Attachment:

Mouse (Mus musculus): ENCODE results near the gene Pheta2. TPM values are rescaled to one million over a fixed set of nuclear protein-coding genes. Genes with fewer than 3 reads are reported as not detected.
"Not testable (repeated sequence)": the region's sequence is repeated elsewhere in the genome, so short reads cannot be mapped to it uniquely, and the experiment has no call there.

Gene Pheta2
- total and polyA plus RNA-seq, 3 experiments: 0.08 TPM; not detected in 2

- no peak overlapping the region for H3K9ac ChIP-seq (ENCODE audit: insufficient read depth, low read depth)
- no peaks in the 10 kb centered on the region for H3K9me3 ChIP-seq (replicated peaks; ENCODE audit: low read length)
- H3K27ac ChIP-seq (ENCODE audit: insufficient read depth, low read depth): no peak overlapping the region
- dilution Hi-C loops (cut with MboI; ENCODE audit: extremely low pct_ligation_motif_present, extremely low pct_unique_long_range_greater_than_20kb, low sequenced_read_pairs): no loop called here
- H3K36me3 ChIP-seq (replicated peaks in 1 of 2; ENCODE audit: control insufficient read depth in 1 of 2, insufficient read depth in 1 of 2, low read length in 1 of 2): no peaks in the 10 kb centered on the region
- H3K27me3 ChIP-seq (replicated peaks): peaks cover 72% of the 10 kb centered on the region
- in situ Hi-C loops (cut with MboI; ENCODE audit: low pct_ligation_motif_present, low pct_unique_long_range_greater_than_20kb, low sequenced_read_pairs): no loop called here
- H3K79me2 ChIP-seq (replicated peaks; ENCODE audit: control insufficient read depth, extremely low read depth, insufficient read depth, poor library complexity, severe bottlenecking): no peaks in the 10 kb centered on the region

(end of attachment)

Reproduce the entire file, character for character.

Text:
Mouse (Mus musculus): ENCODE results near the gene Pheta2. TPM values are rescaled to one million over a fixed set of nuclear protein-coding genes. Genes with fewer than 3 reads are reported as not detected.
"Not testable (repeated sequence)": the region's sequence is repeated elsewhere in the genome, so short reads cannot be mapped to it uniquely, and the experiment has no call there.

Gene Pheta2
- total and polyA plus RNA-seq, 3 experiments: 0.08 TPM; not detected in 2

- no peak overlapping the region for H3K9ac ChIP-seq (ENCODE audit: insufficient read depth, low read depth)
- no peaks in the 10 kb centered on the region for H3K9me3 ChIP-seq (replicated peaks; ENCODE audit: low read length)
- H3K27ac ChIP-seq (ENCODE audit: insufficient read depth, low read depth): no peak overlapping the region
- dilution Hi-C loops (cut with MboI; ENCODE audit: extremely low pct_ligation_motif_present, extremely low pct_unique_long_range_greater_than_20kb, low sequenced_read_pairs): no loop called here
- H3K36me3 ChIP-seq (replicated peaks in 1 of 2; ENCODE audit: control insufficient read depth in 1 of 2, insufficient read depth in 1 of 2, low read length in 1 of 2): no peaks in the 10 kb centered on the region
- H3K27me3 ChIP-seq (replicated peaks): peaks cover 72% of the 10 kb centered on the region
- in situ Hi-C loops (cut with MboI; ENCODE audit: low pct_ligation_motif_present, low pct_unique_long_range_greater_than_20kb, low sequenced_read_pairs): no loop called here
- H3K79me2 ChIP-seq (replicated peaks; ENCODE audit: control insufficient read depth, extremely low read depth, insufficient read depth, poor library complexity, severe bottlenecking): no peaks in the 10 kb centered on the region